Philosophical Finesse: Studies in the Art of Rational Persuasion
Clarendon Press, 1989
Many philosophers claim to believe that only deductively valid arguments are acceptable. Yet few philosophical texts exemplify structures that conform strictly to the canons of deductive logic. Recognition of this fact has recently led to radical criticism of philosophy as a truth-seeking activity. There has been consequent polarization between the paradigms of analysis or system-building and those of 'conversation' or 'play'. But underlying this major divide lies the presupposition that rationality must be assessed in terms of logical structure, which Descartes's dream of attaining 'a certitude equal to the demonstrations of Arithmetic and Geometry' served to reinforce. Against this tradition Pascal invoked the notion of 'finesse', and his usage is here extended to designate a related set of informal but legitimate styles of argument.
Through a series of case-studies the author explores ancient conceptions of dialectic and rhetoric in relation to the positive role given to sentiment or 'the heart' by Pascal, Hume, and Nietzsche. These point beyond themselves to a conception of philosophy which helps re-enfranchise a range of voices and procedures which have long been marginalized by the dominance of the geometric model of philosophical argument.
The Bible as Rhetoric: Studies in Biblical Persuasion and Credibility
Routledge, 1990 (Warwick Studies in Philosophy and Literature)
ed. Martin Warner
Contemporary developments in literary studies and philosophy have focussed attention on the literary and rhetorical dimensions of works whose primary concern is with issues of truth and falsity; at the same time biblical scholars have been attempting to find ways forward from the established history-based procedures of biblical criticism. These pioneering interdisciplinary papers explore the ways in which the persuasive strategies employed in the biblical texts relate (both positively and negatively) to their preoccupations with religious and historical truth. They clarify what is at issue in the apparently competing claims that the Bible should be read 'as literature' and 'as scripture'.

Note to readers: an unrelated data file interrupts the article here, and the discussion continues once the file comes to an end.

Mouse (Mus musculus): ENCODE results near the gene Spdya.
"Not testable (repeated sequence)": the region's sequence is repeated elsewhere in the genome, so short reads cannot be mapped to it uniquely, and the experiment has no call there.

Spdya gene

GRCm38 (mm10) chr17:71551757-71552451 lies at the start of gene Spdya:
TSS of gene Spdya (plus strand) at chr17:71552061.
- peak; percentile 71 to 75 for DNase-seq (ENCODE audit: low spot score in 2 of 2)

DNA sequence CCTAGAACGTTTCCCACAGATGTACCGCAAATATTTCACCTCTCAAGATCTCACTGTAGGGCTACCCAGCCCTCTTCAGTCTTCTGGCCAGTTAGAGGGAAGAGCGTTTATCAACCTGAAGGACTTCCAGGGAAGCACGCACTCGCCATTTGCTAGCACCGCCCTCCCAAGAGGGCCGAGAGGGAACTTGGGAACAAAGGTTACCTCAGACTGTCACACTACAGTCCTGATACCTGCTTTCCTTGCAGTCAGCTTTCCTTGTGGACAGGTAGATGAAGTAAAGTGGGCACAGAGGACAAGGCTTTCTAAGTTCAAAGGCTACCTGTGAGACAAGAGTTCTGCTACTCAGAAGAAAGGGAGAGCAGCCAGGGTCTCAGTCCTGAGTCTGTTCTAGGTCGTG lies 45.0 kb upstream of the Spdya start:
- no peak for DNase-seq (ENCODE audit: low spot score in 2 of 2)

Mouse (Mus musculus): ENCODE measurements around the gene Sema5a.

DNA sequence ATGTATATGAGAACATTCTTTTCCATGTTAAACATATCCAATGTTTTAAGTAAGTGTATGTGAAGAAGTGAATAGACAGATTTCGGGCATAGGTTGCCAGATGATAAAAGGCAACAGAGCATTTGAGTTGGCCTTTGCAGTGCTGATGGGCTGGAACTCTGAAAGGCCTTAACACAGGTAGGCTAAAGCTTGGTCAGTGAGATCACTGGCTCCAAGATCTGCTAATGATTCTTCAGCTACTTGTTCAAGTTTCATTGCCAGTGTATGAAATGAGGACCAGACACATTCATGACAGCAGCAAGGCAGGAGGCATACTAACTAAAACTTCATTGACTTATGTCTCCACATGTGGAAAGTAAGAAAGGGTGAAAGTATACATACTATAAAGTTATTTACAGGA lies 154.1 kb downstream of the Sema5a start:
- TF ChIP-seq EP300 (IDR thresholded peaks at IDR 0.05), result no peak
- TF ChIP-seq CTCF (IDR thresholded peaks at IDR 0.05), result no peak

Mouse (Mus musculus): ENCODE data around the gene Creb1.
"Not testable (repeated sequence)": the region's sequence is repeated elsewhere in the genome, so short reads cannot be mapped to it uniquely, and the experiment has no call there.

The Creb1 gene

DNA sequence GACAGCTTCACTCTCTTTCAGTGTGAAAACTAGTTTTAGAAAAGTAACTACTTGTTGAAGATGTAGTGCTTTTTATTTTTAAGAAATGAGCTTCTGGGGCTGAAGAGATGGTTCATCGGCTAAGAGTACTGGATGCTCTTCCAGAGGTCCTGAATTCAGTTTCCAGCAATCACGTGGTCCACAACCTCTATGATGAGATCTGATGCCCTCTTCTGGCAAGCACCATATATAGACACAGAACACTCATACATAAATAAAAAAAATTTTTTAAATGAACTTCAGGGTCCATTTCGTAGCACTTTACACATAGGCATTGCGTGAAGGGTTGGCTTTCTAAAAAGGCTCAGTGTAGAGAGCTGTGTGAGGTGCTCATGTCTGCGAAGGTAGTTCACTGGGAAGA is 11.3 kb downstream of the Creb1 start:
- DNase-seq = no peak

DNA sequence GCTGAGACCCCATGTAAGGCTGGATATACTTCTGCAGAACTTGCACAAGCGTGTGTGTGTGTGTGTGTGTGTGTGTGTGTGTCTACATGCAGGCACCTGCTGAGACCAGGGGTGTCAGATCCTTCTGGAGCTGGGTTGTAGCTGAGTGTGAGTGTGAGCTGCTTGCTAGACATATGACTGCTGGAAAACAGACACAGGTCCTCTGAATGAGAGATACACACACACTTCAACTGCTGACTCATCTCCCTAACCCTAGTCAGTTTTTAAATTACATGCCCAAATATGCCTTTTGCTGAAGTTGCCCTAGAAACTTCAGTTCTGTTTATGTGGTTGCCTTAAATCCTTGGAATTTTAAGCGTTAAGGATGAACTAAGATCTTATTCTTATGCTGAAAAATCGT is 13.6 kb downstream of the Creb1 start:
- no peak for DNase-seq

Uniquely, the volume brings together philosophers, literary critics, biblical scholars, theologians and historians of ideas who combine the best biblical and historical scholarship with a range of contemporary approaches to the study of texts, from the deconstructive and the feminist through the Wittgensteinian to those of the heirs of the tradition of practical criticism. The volume is of importance both to those interested in the applications of contemporary literary theory and to all those concerned with the relation between religious and secular readings of the Bible.
The volume includes the editor's 'The Fourth Gospel's art of rational persuasion'.
Terrorism, Protest and Power
Elgar, 1990 (prepared on behalf of the Society for Applied Philosophy)
edited by Martin Warner and Roger Crisp
What are the boundaries of acceptable protest? To what extent, if any, is it legitimate to use violence in pursuit of political goals? In answer to these and other questions a distinguished group of scholars focus on terrorism, civil disobedience, secession, power and sovereignty.
Terrorism, Protest and Power analyses different understandings of terrorism and the often confused analogies with 'civil disobedience', 'state violence', and warfare. Topics covered include the nature and justification of terrorism, the element of violence in terrorism, freedom of expression, nuclear power and civil disobedience, anarchism and revolution, the territorial dimension of power, rights of self-determination and the law of sovereignty.
Addressing Frank Kermode: Essays in Criticism and Interpretation
Macmillan, 1991 (Warwick Studies in the European Humanities)
edited by Margaret Tudeau-Clayton and Martin Warner
Frank Kermode's work has been and remains seminal for students of English literature; he has been described as 'easily the most intelligent critic now writing'. In the first group of these essays leading scholars from the fields of literary criticism and philosophy critically address Kermode's texts, raising questions about his representation of literary study as hermeneutic activity and his recourse to the religious analogy, and his account of the relations between texts and what is 'hors-texte' (history and nature); questions to which Kermode himself responds. A second group, in which distinguished scholars develop their own interpretative strategies in the light of Kermode's work, further illustrates the fertility and reverberations of his thinking.
Religion and Philosophy
Cambridge University Press, 1992
(Royal Institute of Philosophy Supplement: 31)
ed. Martin Warner